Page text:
According to the Substance Abuse and Mental Health Services Administration, 22.5 percent of American adults suffered from a mental illness in the past year. That’s almost 1 in 4 people. This means that almost all of us either know someone or are ourselves affected by a mental illness of some kind. These mental illnesses come with many different names: depression, anxiety, schizophrenia, and alcoholism to name a few. Those affected by mental illness must overcome one thing they all have in common: the stigma of the illness. They must battle that in addition to the universal challenges that anyone with an illness faces – managing symptoms, following up with a physician, keeping up with a treatment regimen.
What is stigma? It’s defined as a mark of disgrace associated with a particular circumstance, quality, or person. People can be stigmatized for many things, even such apparently benign things as race or gender. We have come up with words for these kinds of stigma – i.e., racism and sexism — and society has tried to move away from them as best it can. However, while we have come a long way in combating the stigma of mental illness, it is obvious that we still have a long way to go.
The stigma that someone experiences comes in two forms: external (from other people) and internal (from themselves). The impact of this stigma varies widely based on a person’s background, peer group, and personal identity. This means that some people can feel a greater impact of stigma than others. External stigma comes from the lack of support and understanding from others while internal stigma comes from our judgements of ourselves. Unfortunately, we all can be our own worst critics.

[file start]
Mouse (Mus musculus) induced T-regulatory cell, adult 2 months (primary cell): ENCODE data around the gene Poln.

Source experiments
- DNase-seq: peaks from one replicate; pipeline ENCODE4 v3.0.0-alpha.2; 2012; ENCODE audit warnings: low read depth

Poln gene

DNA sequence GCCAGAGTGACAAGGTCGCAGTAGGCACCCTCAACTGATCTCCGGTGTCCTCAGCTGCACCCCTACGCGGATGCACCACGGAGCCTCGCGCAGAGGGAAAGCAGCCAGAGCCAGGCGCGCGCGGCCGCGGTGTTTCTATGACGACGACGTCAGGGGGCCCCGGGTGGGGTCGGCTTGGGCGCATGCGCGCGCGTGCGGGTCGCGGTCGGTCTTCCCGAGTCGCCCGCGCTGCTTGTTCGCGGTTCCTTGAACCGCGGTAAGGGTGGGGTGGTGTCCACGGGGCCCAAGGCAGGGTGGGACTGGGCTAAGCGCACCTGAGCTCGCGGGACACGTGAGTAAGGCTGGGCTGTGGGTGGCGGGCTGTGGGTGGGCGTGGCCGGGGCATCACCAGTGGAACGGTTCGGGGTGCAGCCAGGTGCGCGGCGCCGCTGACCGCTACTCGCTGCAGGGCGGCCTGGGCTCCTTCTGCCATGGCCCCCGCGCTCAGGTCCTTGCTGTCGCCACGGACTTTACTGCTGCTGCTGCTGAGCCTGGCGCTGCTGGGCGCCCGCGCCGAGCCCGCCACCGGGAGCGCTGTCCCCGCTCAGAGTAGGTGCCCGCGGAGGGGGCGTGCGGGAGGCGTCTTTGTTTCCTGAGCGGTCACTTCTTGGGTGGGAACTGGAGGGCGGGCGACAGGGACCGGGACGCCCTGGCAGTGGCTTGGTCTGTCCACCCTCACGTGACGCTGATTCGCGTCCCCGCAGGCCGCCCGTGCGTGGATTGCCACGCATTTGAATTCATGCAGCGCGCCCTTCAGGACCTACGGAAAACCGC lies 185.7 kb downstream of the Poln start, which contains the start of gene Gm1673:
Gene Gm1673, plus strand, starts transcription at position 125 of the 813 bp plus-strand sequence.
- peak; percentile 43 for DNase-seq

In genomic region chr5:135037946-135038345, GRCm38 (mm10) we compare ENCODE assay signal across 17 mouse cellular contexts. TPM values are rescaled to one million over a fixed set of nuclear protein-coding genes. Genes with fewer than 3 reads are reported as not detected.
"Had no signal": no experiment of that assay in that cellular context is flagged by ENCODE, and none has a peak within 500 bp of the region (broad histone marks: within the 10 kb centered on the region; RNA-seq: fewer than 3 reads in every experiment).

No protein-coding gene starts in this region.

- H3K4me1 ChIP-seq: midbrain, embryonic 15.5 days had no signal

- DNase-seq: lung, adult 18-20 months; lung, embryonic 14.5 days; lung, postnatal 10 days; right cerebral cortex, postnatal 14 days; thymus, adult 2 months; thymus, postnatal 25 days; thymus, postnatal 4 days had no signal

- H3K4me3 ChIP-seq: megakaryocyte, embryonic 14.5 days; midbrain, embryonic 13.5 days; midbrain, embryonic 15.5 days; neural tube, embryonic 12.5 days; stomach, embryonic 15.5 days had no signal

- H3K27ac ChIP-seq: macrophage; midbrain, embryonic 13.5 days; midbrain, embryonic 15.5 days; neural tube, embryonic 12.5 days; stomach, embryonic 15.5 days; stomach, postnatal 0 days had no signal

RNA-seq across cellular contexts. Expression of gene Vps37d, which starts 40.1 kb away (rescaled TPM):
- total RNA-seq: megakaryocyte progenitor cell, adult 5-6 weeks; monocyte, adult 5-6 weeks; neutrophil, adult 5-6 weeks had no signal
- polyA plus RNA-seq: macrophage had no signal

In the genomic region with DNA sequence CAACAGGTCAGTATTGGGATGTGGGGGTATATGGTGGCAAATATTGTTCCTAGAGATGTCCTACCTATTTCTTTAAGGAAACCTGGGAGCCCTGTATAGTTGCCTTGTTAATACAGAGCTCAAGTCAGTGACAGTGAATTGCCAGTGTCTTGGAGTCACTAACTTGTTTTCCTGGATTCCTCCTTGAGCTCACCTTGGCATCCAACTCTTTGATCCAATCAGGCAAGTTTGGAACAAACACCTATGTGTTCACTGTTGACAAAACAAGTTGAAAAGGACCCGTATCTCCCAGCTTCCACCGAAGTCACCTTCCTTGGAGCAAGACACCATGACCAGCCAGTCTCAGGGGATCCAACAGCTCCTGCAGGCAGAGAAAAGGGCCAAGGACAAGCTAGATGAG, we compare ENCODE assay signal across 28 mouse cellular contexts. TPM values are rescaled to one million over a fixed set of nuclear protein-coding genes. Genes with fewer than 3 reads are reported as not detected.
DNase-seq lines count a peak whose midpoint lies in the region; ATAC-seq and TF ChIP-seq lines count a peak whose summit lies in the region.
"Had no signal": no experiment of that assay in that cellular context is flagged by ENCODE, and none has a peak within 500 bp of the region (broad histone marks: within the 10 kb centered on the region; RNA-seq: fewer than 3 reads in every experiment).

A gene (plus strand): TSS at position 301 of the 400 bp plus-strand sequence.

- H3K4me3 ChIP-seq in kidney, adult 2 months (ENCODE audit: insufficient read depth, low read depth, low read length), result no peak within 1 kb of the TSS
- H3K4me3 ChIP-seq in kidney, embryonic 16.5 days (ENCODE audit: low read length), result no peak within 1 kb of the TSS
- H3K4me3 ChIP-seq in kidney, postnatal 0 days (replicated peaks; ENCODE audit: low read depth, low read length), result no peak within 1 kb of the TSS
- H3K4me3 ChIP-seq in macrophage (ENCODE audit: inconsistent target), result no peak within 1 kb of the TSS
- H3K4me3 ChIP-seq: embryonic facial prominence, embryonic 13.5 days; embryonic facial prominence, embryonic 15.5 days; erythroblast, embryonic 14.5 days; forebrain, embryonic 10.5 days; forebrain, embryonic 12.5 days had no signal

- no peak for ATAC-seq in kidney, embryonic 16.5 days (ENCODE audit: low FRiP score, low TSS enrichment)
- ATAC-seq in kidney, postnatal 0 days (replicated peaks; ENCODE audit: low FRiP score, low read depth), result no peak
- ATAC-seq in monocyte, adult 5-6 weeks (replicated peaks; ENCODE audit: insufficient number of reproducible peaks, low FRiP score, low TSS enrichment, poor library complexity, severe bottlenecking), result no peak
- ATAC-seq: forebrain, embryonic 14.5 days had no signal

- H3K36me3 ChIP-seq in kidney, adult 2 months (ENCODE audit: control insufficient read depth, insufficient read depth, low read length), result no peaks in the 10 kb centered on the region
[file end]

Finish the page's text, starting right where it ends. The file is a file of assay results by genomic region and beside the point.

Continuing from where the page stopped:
I’d like to take this opportunity before the first presidential debate to offer both candidates for office, Hillary Clinton and Donald Trump, some perspective related to our veterans’ health care.
Let me introduce myself. I served in the U.S. Army from 1995-2007 and as a front-line physician for 15 months while in Iraq. My service in war was one of the longest continuous tours of combat by a physician since World War II. I treated thousands of our troops and also provided medical care for Iraq’s deposed dictator, Saddam Hussein, after his capture. I’m founder of TheBattleContinues.org, a nonprofit charity serving injured veterans and speak on veteran health topics as well as what I call “emergency leadership.”
I’ve seen it all, from dealing with soldiers who would ultimately lose limbs from battle wounds to handling casualties of severe car accidents and shootings here in the U.S. as an emergency room physician in Odessa, Texas in the Medical Center Health System. Being an associate clinical professor of emergency medicine at the University of Illinois College of Medicine in Chicago, I’ve trained thousands of medical students using my textbook on emergency medical care that has been widely adopted at medical colleges throughout the country.
While you both have talked about taking care of our veterans, the need to continue care once they leave the service is immense. Our veterans deserve the best health care we can provide in America, and that absolutely must be a top priority.
I’d like to suggest a three-pronged approach to caring for our veterans: